The subjects which were known and believed are interesting. They knew that "… I came out from Thee", they believed that "… Thou didst send Me". Here encapsulated in two terse statements we have an assertion of, on the one hand the Deity of Christ, and on the other His humanity. One holy Personality: very God of very God, yet at the same time, truly human. He was sent. The subject of sending has a large place in the prayer, vv.3,8,18 (twice), 21,23,25, – seven times in all (another seven for study!). In six of the seven times the reference is to the sending of the Lord Jesus. This is most significant and a common theme in the Gospel by John. The true significance is seen in Rom.10.15 where the apostle Paul clearly states, "… how shall they preach, except they be sent?" This is one of the essentials for effective gospel witness. It may well be asked, "how do our gospel preachers and their message measure up to the Divine standard?"

The third is, "I have kept … those that Thou gavest Me" v.12. It is evident that we are incapable of keeping ourselves. While our Lord was here He kept His own, but on His departure He communicates with the Father, vv.11,15, to do the keeping. In v.11 it is the "Holy Father" since sanctification (the root meaning of the word holy) is the essential mode of being kept in circumstances where the world seeks a hold. The result of our Lord’s keeping was that "… none of them was lost". The fragments were not to be lost in 6.12 and the further assertion of the safety of the disciples is made in 18.9, "… of them whom Thou gavest Me have I lost none". However, The Scripture was fulfilled in the case of the "son of perdition", who alone, of the disciples, knew ruin.

The fourth is, "I have given them Thy Word" v.14. The fact that the term "Word" is in the singular in contrast to v.8 is of deep significance. The idea behind the term here is that of thought compiled in truth. It is Divine truth as a body. The Lord had introduced them to the full panoply of Divine doctrine, much of it indeed in the Upper Room Ministry just concluded. The result was that the world "hated them" because they were not of this world, they had been sanctified, v.17. The result of imbibing the Truth had separated them from a world that hated Christ and now hated them. There is therefore a very important connection between the "Word" and the "words". It is not only necessary to have a grasp of Divine truth in the "Word" but to be willing to have our ear open on a regular basis to hear the "words".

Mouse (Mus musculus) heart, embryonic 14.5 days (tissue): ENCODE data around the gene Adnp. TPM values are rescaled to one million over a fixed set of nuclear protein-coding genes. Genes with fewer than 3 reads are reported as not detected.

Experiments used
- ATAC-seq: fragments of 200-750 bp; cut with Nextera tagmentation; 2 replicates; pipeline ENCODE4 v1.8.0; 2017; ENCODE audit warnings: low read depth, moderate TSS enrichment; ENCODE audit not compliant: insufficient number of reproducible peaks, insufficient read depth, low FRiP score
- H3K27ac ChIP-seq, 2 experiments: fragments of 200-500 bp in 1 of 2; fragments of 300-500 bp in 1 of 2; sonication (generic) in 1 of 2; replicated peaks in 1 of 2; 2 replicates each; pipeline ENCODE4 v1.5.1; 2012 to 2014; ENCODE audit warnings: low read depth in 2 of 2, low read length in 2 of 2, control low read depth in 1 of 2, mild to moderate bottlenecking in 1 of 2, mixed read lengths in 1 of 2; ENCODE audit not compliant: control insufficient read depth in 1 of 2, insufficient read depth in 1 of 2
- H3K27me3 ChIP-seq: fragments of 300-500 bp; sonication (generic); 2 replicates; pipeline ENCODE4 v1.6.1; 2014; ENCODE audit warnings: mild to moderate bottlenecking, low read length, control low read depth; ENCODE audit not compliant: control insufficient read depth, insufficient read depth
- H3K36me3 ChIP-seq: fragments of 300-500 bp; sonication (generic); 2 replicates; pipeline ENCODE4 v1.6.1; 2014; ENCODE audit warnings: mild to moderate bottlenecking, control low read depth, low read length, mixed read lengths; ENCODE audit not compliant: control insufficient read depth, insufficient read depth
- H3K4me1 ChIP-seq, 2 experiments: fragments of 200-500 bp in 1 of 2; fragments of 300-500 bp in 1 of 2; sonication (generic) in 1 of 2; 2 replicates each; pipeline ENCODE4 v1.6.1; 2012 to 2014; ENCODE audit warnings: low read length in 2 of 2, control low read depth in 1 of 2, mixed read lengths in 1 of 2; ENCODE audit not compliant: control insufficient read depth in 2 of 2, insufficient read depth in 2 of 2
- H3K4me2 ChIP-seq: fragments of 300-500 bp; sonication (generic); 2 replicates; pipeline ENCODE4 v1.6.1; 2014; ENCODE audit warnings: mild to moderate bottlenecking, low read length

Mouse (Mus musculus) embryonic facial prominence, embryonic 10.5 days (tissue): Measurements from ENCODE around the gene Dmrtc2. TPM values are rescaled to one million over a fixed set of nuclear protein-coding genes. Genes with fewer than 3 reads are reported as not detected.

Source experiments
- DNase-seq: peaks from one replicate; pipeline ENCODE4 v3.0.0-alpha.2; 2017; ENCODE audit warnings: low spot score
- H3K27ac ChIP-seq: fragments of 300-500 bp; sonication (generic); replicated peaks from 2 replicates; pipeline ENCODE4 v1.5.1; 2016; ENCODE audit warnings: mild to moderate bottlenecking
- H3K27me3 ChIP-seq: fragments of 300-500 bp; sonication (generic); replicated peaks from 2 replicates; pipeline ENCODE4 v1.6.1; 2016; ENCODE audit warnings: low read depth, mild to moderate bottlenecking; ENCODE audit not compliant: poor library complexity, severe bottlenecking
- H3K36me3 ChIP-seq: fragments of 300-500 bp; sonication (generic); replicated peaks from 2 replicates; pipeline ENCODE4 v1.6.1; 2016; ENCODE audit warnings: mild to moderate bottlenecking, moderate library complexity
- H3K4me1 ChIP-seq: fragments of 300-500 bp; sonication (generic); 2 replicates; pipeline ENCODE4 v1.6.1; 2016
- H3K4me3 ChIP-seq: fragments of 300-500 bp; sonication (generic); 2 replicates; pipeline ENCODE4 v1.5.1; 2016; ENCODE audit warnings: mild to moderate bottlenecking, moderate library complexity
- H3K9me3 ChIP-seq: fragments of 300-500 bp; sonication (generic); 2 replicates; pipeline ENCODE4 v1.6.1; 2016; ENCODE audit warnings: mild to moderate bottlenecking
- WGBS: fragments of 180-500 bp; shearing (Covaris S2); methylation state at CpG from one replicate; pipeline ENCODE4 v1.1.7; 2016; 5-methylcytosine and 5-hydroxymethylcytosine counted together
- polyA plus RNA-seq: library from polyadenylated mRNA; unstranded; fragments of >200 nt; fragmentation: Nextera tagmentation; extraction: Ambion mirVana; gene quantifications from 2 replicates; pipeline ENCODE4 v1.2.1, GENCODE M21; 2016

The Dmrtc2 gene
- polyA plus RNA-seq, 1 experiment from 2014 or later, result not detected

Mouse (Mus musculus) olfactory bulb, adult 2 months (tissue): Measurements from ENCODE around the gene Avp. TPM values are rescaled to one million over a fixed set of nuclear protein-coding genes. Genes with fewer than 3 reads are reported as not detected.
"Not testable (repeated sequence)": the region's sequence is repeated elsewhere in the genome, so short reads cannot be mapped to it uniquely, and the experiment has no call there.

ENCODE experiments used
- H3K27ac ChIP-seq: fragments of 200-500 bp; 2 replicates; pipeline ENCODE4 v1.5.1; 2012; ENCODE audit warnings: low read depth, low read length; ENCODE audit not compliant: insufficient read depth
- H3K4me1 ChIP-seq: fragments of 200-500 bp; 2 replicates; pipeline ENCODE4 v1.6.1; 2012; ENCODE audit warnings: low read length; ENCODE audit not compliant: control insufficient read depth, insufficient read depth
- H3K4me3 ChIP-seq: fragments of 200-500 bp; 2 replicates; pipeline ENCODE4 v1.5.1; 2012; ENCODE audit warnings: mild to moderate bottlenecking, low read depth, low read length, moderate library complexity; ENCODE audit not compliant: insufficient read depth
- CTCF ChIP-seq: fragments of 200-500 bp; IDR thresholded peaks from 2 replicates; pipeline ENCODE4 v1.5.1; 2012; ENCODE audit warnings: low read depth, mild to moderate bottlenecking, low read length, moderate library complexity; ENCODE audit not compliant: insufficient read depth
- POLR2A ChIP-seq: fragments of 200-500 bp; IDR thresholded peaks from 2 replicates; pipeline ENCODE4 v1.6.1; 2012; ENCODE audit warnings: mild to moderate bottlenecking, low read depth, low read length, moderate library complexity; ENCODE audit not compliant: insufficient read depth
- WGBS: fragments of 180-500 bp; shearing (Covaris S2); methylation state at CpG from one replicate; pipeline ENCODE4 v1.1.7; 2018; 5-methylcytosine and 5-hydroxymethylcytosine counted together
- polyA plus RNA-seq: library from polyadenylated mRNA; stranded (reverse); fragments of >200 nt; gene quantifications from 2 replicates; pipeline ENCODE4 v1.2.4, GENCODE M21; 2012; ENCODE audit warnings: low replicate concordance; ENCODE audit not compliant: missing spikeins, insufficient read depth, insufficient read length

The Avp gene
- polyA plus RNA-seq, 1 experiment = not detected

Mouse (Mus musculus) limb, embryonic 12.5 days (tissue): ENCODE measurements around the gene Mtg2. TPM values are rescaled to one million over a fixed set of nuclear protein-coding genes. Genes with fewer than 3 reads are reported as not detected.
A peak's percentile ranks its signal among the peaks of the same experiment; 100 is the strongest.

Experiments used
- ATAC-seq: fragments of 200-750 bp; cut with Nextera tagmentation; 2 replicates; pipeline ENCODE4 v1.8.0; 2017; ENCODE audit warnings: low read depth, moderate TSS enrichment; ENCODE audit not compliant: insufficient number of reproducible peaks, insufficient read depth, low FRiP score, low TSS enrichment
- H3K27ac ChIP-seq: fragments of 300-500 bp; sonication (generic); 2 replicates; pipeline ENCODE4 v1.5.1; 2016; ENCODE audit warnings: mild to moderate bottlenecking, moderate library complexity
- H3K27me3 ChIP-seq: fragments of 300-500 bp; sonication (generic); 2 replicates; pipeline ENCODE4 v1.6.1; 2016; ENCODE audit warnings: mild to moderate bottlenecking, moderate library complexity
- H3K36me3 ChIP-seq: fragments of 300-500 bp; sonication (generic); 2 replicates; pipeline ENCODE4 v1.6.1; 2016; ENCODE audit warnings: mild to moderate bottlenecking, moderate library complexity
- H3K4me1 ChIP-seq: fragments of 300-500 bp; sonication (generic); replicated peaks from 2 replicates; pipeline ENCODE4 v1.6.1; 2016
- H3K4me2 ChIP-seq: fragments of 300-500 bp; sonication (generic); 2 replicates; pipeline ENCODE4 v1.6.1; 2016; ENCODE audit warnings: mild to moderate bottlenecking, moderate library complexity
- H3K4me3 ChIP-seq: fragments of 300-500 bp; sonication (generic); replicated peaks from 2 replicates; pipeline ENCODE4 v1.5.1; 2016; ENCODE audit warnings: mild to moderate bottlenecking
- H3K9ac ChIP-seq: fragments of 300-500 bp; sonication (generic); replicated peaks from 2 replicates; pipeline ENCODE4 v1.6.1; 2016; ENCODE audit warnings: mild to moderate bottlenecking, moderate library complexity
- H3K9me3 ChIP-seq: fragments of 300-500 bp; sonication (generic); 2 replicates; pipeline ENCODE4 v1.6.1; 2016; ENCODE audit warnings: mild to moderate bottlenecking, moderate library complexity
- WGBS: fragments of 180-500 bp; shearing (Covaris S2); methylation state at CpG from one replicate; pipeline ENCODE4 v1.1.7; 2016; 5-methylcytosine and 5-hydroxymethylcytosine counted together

The fifth is, "I have sent them into the world" v.18. There is a most important principle lying on the surface of the prayer at this point. The development is as follows. His own are seen as being:

  • "out of the world" v.6, as to electing provision

  • "in the world" v.11, as to physical location

  • "not of the world" vv.14,16, as to spiritual condition

  • sent "into the world" v.18, as to evangelical mission.

The above order is altogether important. Those who are involved in evangelistic activity must be manifestly different from the world. We don’t become "like them to win them". It is the very opposite – our distinctiveness is our strength. A casual approach is not in keeping with the message we proclaim. The world’s methods are not ours! We must not compromise with a value system based on worldly thinking. We are not to console by our life but to condemn by our unworldliness.

The sixth is, "I have given them … glory" v.22. This is a glory that is not yet manifested. It anticipates a day in the future when sharing in the coming reign of Christ there will be an unequivocal demonstration of oneness in glory. It will be the antitype of Joseph and Asenath: she never knew the pit or the prison but shared in the manifested glory of the palace. This will be expanded in the next section.

The seventh is, "I have declared unto them Thy name" v.26. In this case the name that they are given to understand is that of "righteous Father". It is done with a twofold purpose:

Firstly, that we might share in Divine affections: "…that the love wherewith Thou hast loved Me may be in them." Secondly, that we might have an experience of the Divine presence: "… I in them". For these purposes to be known, right conditions are needed and this can be implemented by an appreciation of a "righteous Father".


The word "one" appears six times in the chapter: vv.11,21(twice), 22(twice), 23. These occurrences are linked to a threefold unity or oneness. It is inconceivable that the prayer of God’s Son would not be answered fully. Indeed, the very word used for prayer in the chapter is quite unique. It is found, for example, in v.9, "I pray [eratao] for them". The word used for "pray" here "suggests that the petitioner is on a footing of equality or familiarity with the person whom he requests" (Vine – op cit). This is in contradistinction to the more usual word for prayer (aiteo) which is used of an inferior making a request to a superior (see Trench4 for further elaboration). Indeed, the Lord says in this prayer "Father, I will" v.24, indicating His equality with the Father. The conclusion above therefore that we can be sure that the Lord’s intercession was answered in full must hold. Hence, when the Lord prays "…that they may be one" we can be assured that they were or will be and the context must be understood in this light. The suggestion made by some that because of current evidence of disunity the prayer has not been fully answered is untenable. We proceed on this basis.